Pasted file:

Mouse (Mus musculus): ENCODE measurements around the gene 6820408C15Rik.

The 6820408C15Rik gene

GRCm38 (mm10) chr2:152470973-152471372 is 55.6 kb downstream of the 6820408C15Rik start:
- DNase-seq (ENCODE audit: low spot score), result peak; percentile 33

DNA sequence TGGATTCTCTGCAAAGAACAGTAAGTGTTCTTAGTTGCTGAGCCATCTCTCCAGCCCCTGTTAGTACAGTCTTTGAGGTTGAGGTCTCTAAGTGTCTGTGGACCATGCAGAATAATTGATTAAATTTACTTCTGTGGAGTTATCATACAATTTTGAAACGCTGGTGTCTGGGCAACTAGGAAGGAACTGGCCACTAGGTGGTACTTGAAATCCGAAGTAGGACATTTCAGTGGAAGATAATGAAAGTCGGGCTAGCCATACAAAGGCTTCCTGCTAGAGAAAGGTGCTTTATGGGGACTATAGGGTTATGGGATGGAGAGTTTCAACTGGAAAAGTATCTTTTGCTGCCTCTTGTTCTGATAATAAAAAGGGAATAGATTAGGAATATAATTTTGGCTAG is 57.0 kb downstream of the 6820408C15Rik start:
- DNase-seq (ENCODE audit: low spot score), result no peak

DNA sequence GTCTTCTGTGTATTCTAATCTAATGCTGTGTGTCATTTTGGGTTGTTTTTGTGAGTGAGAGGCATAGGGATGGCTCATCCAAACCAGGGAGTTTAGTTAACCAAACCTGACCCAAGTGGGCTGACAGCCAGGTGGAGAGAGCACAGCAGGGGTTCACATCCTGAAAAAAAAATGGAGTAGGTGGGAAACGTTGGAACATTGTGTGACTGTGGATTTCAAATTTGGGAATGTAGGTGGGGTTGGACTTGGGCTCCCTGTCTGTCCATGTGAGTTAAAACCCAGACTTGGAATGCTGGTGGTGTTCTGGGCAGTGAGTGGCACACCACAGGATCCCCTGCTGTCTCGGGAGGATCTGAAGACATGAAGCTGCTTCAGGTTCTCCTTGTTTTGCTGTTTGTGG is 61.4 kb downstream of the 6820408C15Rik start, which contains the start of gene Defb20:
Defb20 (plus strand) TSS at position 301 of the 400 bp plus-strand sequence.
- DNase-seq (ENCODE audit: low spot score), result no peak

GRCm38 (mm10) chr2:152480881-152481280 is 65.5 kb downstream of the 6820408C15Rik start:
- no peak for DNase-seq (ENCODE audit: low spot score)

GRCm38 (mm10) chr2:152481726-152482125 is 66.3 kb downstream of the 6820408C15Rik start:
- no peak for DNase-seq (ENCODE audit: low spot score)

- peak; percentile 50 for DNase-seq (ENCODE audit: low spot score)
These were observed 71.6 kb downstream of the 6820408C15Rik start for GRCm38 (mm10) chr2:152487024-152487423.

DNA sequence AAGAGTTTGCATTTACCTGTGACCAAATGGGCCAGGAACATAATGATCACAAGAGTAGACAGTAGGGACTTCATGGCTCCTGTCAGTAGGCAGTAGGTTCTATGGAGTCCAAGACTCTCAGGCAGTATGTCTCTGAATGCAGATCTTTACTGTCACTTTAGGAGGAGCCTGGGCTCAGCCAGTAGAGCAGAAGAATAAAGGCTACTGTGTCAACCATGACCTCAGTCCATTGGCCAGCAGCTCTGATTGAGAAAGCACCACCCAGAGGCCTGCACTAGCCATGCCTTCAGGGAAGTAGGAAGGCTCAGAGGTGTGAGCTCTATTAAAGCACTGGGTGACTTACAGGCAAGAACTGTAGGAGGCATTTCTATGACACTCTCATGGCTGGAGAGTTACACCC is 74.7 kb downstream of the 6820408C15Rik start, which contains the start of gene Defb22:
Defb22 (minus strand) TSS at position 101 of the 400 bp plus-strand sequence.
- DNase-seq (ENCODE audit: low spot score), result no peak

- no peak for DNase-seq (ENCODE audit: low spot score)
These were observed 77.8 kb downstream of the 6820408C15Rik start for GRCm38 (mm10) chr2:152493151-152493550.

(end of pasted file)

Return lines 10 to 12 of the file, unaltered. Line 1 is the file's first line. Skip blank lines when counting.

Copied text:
GRCm38 (mm10) chr2:152480881-152481280 is 65.5 kb downstream of the 6820408C15Rik start:
- no peak for DNase-seq (ENCODE audit: low spot score)

GRCm38 (mm10) chr2:152481726-152482125 is 66.3 kb downstream of the 6820408C15Rik start: